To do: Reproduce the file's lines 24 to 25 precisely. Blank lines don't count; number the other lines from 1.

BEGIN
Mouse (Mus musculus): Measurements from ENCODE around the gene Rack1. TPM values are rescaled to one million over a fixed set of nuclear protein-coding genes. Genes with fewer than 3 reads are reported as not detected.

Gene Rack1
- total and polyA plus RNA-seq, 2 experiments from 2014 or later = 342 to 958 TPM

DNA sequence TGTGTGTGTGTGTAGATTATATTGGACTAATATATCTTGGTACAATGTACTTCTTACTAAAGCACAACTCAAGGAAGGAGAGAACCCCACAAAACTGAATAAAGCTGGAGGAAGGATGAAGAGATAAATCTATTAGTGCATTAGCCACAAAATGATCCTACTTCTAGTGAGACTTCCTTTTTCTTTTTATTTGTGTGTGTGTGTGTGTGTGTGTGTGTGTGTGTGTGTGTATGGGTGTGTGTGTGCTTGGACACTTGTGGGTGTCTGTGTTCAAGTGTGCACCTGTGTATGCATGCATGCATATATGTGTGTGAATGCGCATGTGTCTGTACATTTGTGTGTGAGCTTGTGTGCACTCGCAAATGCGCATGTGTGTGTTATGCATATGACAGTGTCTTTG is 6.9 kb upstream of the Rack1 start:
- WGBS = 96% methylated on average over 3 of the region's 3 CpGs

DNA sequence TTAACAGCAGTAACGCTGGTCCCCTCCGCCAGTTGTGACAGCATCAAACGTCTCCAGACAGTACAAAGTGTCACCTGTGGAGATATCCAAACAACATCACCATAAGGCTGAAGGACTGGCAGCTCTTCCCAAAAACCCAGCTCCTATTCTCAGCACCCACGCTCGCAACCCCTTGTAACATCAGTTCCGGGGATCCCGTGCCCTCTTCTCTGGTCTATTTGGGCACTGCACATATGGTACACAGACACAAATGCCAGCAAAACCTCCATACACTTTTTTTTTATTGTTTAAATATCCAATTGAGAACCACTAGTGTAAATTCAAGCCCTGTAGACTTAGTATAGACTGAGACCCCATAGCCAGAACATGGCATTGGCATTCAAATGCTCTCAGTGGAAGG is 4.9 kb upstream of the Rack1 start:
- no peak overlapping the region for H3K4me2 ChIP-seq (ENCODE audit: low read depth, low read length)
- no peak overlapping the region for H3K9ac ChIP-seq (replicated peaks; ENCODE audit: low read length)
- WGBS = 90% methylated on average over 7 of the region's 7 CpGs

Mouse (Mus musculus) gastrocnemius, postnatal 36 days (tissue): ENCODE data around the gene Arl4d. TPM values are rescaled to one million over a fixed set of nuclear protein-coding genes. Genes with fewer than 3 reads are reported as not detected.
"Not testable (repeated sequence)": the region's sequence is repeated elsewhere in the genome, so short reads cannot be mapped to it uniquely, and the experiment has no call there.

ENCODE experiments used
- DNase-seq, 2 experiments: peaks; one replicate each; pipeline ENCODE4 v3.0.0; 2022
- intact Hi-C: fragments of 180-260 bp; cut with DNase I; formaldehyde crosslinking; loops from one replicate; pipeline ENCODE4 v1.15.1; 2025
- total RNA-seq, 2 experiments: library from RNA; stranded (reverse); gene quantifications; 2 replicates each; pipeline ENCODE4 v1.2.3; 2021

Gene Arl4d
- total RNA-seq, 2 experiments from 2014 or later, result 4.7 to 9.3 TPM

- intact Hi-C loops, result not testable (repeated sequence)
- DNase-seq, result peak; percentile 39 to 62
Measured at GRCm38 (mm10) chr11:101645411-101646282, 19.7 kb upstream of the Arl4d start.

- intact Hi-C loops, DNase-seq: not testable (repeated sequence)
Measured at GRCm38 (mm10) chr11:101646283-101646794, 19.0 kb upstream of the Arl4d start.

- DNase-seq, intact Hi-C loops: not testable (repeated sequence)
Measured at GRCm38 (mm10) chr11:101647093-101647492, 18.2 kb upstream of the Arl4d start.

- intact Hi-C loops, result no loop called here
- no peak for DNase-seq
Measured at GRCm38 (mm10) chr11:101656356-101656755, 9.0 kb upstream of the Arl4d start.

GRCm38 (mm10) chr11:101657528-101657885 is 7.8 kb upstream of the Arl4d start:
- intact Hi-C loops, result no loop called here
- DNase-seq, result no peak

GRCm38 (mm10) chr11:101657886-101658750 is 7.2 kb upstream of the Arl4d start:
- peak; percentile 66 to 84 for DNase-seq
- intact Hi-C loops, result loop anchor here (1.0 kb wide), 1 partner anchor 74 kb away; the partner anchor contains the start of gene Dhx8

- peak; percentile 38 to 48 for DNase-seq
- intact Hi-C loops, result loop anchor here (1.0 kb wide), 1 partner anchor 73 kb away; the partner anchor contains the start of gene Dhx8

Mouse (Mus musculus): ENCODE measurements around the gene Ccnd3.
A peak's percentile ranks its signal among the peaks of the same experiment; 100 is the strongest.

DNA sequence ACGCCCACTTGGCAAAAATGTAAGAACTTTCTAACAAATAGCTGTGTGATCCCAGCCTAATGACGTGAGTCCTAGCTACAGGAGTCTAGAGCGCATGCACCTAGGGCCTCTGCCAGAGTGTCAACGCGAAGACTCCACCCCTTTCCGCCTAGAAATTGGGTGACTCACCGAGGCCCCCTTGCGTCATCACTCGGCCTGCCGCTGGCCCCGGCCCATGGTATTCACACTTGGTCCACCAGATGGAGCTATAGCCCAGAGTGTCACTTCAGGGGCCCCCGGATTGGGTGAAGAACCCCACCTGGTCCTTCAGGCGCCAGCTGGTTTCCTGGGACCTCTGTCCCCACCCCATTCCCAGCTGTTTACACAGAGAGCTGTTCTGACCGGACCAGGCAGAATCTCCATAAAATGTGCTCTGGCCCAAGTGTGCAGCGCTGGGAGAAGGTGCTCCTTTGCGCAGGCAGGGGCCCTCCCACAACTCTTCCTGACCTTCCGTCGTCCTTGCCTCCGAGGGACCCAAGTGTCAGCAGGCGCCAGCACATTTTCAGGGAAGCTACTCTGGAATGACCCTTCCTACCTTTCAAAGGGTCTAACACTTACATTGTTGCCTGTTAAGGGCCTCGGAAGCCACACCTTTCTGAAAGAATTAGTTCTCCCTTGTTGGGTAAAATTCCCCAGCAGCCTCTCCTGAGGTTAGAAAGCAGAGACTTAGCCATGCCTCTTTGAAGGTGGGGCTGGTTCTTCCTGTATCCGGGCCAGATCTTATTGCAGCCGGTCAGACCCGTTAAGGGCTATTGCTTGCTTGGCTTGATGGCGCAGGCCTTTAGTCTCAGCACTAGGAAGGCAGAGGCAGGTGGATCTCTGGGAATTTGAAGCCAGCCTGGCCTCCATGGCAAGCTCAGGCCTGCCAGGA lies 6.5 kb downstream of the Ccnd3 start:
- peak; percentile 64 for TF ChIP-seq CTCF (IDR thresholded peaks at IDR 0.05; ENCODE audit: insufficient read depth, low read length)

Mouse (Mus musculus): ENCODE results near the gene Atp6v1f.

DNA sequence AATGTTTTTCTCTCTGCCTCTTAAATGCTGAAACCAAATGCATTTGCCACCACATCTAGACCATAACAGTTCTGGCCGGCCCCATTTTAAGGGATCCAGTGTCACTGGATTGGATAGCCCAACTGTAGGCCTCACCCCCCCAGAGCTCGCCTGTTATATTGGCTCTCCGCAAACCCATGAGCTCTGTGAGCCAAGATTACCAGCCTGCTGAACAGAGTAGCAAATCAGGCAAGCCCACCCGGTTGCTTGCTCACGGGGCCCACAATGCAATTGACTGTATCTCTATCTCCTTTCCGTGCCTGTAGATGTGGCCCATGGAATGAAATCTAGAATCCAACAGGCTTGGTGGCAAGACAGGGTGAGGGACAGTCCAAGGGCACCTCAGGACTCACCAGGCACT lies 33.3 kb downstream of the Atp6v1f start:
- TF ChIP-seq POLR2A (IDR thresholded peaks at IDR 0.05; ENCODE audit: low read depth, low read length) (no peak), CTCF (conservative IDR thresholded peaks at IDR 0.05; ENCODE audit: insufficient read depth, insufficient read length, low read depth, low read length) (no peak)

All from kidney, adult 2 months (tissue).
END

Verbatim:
Measured at GRCm38 (mm10) chr11:101647093-101647492, 18.2 kb upstream of the Arl4d start.

- intact Hi-C loops, result no loop called here